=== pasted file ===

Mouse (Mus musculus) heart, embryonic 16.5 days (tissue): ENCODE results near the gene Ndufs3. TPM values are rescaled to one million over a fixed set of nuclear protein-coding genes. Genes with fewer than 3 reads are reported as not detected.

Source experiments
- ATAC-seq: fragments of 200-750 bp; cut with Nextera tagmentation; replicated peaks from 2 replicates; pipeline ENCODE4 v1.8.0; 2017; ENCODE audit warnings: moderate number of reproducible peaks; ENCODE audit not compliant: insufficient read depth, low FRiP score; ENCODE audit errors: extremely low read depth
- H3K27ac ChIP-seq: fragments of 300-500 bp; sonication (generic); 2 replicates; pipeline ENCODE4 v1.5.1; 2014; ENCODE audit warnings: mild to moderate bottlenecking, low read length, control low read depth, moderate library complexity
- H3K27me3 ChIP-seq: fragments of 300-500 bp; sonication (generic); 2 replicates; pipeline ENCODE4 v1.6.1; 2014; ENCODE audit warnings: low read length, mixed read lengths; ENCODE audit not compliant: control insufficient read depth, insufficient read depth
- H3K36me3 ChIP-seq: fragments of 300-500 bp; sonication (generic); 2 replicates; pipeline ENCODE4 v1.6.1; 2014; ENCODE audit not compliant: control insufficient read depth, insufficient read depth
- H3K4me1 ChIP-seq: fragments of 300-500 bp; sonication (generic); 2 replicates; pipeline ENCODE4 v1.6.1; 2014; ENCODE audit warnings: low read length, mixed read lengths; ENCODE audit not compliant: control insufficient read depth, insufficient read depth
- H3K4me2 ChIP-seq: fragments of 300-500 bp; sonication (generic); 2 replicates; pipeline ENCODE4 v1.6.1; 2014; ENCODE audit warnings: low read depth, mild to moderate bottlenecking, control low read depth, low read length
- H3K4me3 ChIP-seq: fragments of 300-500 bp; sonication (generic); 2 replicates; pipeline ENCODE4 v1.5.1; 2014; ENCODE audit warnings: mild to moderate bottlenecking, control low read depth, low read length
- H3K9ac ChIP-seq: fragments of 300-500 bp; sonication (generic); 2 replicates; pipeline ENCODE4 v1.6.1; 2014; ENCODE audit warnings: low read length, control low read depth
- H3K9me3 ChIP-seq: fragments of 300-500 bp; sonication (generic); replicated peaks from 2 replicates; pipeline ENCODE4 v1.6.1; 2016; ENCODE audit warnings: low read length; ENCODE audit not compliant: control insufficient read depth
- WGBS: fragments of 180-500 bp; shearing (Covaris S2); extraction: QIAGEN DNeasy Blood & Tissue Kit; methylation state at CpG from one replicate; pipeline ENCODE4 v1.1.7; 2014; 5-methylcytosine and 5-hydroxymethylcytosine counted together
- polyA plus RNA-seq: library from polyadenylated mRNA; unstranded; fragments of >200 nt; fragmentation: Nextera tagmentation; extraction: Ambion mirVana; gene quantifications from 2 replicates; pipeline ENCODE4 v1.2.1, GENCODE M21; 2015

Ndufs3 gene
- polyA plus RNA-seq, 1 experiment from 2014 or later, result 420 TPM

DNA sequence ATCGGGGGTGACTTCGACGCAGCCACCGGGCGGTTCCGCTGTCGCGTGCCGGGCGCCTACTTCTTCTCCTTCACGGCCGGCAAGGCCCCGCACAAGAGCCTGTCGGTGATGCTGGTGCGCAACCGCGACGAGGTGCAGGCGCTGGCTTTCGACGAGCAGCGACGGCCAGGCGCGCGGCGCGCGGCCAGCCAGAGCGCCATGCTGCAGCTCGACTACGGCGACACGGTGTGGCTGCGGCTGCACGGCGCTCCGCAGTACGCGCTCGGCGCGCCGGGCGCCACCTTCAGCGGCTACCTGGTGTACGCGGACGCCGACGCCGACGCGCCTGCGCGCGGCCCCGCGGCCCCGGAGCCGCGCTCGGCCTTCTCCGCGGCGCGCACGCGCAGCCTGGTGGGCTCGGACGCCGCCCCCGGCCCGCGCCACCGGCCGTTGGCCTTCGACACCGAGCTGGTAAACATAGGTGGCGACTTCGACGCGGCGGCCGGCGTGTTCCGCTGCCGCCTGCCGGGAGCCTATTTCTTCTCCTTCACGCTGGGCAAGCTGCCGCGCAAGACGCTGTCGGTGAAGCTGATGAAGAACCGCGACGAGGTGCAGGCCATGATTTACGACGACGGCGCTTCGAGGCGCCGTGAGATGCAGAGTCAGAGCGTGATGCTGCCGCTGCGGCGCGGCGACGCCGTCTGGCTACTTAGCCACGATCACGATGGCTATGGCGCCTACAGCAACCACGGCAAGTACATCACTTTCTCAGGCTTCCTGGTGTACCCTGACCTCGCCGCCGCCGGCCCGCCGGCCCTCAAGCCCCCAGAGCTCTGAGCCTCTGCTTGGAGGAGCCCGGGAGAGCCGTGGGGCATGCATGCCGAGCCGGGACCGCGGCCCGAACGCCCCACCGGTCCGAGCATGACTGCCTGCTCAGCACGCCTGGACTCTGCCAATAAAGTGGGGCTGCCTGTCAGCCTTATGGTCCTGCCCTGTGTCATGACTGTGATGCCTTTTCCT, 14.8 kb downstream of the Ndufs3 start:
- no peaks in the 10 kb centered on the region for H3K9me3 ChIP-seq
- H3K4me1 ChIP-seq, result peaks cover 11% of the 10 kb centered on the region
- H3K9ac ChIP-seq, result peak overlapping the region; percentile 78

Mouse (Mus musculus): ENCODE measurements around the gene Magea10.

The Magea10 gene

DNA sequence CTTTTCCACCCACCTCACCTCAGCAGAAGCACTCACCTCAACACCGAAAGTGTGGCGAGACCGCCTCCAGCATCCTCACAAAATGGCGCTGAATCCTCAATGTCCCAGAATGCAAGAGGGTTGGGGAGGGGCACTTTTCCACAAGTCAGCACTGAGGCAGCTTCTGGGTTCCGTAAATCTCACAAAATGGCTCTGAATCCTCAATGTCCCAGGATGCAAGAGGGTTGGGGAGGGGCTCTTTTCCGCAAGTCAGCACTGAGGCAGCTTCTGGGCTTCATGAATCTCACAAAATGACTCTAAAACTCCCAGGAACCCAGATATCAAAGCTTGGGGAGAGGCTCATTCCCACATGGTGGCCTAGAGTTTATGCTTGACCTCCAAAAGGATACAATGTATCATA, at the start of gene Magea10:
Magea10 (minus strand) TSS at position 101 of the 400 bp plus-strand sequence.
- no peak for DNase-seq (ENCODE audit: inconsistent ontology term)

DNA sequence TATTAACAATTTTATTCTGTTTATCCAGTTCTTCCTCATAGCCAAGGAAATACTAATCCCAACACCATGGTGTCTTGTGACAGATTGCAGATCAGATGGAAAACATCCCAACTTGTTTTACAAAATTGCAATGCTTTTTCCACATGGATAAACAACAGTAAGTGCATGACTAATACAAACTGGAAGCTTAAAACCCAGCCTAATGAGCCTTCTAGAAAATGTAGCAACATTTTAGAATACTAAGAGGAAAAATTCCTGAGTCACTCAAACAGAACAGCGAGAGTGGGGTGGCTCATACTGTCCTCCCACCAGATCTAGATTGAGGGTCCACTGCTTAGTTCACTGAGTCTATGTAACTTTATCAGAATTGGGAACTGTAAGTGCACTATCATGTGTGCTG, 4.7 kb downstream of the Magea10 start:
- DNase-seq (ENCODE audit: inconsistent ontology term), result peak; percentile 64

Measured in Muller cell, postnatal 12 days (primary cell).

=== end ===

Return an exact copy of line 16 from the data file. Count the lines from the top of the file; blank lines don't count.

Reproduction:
DNA sequence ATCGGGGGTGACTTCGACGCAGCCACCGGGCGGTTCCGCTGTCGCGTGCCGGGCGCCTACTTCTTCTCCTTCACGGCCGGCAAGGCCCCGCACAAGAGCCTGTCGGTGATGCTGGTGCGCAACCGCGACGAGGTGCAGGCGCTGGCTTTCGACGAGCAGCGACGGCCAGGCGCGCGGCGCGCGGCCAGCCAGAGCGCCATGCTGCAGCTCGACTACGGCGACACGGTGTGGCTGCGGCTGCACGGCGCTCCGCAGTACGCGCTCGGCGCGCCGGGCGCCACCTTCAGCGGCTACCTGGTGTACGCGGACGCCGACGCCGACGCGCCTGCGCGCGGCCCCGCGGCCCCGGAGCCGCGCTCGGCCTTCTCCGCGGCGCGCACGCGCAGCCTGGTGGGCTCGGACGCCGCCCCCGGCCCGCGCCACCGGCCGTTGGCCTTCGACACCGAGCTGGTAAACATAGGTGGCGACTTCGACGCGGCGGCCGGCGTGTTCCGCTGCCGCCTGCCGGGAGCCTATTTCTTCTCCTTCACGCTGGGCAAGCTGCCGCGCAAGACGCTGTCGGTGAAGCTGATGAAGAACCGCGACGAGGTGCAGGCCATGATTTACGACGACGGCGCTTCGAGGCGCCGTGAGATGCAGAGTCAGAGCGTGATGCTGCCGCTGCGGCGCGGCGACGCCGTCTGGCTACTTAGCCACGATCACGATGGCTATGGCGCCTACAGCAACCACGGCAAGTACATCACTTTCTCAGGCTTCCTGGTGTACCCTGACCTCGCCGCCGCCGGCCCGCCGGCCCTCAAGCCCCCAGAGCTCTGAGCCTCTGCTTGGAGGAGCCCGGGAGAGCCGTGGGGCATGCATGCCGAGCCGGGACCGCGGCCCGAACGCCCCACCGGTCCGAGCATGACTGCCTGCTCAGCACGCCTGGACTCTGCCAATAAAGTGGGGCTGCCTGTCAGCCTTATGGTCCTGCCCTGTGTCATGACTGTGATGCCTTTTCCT, 14.8 kb downstream of the Ndufs3 start: